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Thursday, October 12, 2017

ANALYSIS/OPINION:

BIBLIOMYSTERIES: STORIES OF CRIME IN THE WORLD OF BOOKS AND BOOKSTORES

By Otto Penzler


Pegasus, $26.95, 544 pages

In the wonderful world of bibliomystery you may find Adolf Hitler in Wyoming or a haunted scroll dating back to biblical times.

Best of all and most enchanting is to step inside the Caxton Private Lending Library and Book Dispensary where literary characters die to live. Founded in 1492 it is a home for those too precious to abandon their existence.

It is really the simple story of a character named Mr. Berger whose humble career was being a closed accounts registrar in a minor English town. As its author John Connolly notes, even Mr. Berger found his job difficult to explain. He loved books and he loved writing, yet he concluded after a less than distinguished retirement that he wasn’t even going to be a great writer and so he settled down happily enough in the little English town of Glossop.

That was before he saw Anna Karenina throwing herself under the train. That moment changed his life. He rushed to the police of course only to have it suggested that he never really saw the tragedy.

Yet he never got over it. And a while later he discovered the immortal library housed in a red brick building outside Glossop. He also found “a gent” called Mr. Gideon who was the librarian of the ancient Caxton structure that has its own financial underpinnings and an unbelievably valuable collection of first editions.

Not only that but it had an unbelievable population of people like Leo Tolstoy’s Anna Karenina, Charles Dickens’ Fagin, Shakespeare’s Romeo and Juliet, Miguel de Cervantes’ Don Quixote and even Bram Stoker. Mr. Berger is cautioned against becoming too friendly with Stoker who is of course accompanied by his Count Dracula.

Mr. Gideon notes that Stoker says he’s given up all the vampire stuff but adds that he wouldn’t trust him as far as he could throw him. Mr. Berger is especially happy to get to know Anna Karenina who only kills herself occasionally with him, and he clearly falls in love.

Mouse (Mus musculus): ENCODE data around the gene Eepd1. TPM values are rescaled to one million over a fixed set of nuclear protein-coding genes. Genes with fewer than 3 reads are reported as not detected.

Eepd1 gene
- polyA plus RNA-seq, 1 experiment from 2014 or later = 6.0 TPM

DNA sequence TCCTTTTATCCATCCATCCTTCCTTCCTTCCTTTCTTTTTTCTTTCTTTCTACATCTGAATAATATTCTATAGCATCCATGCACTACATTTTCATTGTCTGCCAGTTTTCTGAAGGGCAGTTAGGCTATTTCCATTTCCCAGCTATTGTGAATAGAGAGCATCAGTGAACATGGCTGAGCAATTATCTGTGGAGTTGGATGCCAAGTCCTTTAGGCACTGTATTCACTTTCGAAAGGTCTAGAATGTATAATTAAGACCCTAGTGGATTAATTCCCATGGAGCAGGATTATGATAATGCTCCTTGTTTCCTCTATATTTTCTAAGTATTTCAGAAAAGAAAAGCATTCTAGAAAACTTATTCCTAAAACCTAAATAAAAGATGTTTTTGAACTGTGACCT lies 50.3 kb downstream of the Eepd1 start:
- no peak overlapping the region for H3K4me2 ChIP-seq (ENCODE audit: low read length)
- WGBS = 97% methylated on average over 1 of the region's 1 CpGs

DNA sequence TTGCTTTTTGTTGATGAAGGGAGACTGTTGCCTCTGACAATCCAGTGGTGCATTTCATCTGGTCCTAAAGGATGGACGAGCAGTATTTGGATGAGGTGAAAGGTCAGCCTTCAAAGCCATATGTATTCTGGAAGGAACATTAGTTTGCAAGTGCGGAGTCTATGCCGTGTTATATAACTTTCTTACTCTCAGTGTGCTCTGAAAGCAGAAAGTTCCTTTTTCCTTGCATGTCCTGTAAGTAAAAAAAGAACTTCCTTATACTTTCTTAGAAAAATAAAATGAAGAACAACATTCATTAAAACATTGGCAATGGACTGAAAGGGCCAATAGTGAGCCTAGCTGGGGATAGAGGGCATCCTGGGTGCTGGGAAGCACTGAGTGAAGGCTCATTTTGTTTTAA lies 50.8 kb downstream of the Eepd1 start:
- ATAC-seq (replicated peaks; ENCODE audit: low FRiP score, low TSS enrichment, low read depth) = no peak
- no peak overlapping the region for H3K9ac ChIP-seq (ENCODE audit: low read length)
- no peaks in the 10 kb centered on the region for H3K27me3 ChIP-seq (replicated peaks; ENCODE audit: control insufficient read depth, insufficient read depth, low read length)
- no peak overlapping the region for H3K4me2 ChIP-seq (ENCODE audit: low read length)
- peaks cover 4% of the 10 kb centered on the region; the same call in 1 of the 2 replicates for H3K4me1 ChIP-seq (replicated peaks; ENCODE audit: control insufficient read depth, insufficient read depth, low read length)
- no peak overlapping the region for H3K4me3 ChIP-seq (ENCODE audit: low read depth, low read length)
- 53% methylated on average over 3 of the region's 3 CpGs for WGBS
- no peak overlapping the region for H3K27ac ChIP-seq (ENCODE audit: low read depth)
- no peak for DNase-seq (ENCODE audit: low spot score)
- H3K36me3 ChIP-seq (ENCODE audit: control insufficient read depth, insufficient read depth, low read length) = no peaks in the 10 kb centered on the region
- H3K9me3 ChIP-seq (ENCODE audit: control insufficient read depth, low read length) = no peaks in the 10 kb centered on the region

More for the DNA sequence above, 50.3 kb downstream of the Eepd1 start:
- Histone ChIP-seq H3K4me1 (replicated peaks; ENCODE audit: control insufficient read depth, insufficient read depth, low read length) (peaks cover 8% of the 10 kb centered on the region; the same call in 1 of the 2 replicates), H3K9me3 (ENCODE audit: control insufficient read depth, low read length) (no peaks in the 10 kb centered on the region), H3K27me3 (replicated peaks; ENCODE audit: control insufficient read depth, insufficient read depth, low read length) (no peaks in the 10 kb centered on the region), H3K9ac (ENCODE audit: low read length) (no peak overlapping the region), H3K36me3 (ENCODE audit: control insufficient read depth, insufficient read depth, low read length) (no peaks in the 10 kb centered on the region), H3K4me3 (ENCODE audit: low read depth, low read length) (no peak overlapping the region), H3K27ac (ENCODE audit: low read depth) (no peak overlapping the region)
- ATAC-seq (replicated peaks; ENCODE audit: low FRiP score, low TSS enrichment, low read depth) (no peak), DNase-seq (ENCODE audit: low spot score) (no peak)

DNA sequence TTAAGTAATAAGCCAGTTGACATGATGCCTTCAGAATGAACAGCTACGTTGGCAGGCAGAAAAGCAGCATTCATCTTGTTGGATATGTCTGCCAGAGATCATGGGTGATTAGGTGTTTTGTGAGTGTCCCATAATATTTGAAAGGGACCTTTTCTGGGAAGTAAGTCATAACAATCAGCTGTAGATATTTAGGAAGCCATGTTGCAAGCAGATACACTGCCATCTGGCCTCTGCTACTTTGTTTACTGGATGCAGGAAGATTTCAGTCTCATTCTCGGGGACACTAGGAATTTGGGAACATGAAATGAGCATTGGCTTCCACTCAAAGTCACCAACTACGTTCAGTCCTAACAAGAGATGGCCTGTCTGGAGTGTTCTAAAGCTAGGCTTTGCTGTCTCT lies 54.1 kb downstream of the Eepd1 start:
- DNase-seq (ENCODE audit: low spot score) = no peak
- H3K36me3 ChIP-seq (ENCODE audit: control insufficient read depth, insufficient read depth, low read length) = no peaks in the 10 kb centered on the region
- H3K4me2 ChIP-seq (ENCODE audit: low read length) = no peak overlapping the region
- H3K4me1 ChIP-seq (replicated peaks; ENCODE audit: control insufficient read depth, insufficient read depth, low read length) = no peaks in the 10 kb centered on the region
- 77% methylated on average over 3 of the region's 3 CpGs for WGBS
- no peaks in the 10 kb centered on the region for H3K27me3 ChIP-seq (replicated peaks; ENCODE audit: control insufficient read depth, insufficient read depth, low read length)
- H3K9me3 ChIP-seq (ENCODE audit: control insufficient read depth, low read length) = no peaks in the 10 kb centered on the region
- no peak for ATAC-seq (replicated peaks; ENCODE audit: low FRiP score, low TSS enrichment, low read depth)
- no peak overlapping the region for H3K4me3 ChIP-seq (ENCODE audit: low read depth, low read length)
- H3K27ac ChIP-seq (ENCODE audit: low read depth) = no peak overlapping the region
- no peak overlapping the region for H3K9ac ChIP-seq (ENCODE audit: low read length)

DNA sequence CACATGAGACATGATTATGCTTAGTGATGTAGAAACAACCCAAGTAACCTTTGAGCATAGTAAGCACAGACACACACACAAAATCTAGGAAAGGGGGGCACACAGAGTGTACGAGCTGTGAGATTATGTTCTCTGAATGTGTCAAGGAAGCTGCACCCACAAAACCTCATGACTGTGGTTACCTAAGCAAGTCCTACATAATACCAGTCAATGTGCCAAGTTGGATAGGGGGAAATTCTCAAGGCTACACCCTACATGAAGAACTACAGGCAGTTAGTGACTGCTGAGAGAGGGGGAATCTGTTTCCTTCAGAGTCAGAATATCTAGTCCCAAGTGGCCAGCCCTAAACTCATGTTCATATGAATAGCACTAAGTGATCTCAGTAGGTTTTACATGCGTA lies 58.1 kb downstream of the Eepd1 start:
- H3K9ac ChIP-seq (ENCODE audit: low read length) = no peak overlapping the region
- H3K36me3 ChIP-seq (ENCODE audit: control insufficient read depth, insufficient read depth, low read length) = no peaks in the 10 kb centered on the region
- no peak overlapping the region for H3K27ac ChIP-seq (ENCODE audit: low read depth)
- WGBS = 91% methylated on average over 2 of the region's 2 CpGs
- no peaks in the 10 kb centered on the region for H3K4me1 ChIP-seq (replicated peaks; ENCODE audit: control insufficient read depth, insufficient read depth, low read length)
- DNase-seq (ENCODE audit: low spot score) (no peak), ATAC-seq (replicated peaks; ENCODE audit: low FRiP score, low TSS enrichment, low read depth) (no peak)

Nothing lasts forever of course and Mr. Berger eventually succeeds Mr. Gideon as the Caxton librarian mostly because the library is getting tired. Then the library goes on of course, in a quieter location but with its same list of immortal characters and successive librarians.

“Bibliomysteries,” a bibliomystery collection edited by Otto Penzler is a rare prize, and if you can wrench yourself away from the Caxton library, you can find the strangest story of all in the account of how pronghorn antelope were taken from Wyoming to Berlin. As evidence there is a photograph of someone who could be, might be, Adolf Hitler who liked antelope. You can read all about it in “Pronghorns of the Third Reich” by C.J. Box. The collection also includes stories by Loren Estleman, Anne Perry and Nelson DeMille, among others.

Lurking beyond this literary treasure trove is Mr. Penzler, the proprietor of the Mysterious Bookshop in New York City who puts it all together. He drew upon a remarkable collection of haunted and haunting writings laced with dark humor as well as violent death. And for more than 500 pages the reader may immerse himself or herself in the kind of literary imagination that is very difficult to find.

You may find yourself wondering how to find the Caxton library and within it all of the wonderful characters who have never died, and will never die. If you can find it, that is, and it would be worth it.

Muriel Dobbin is a former White House and national political reporter for McClatchy newspapers and the Baltimore Sun.


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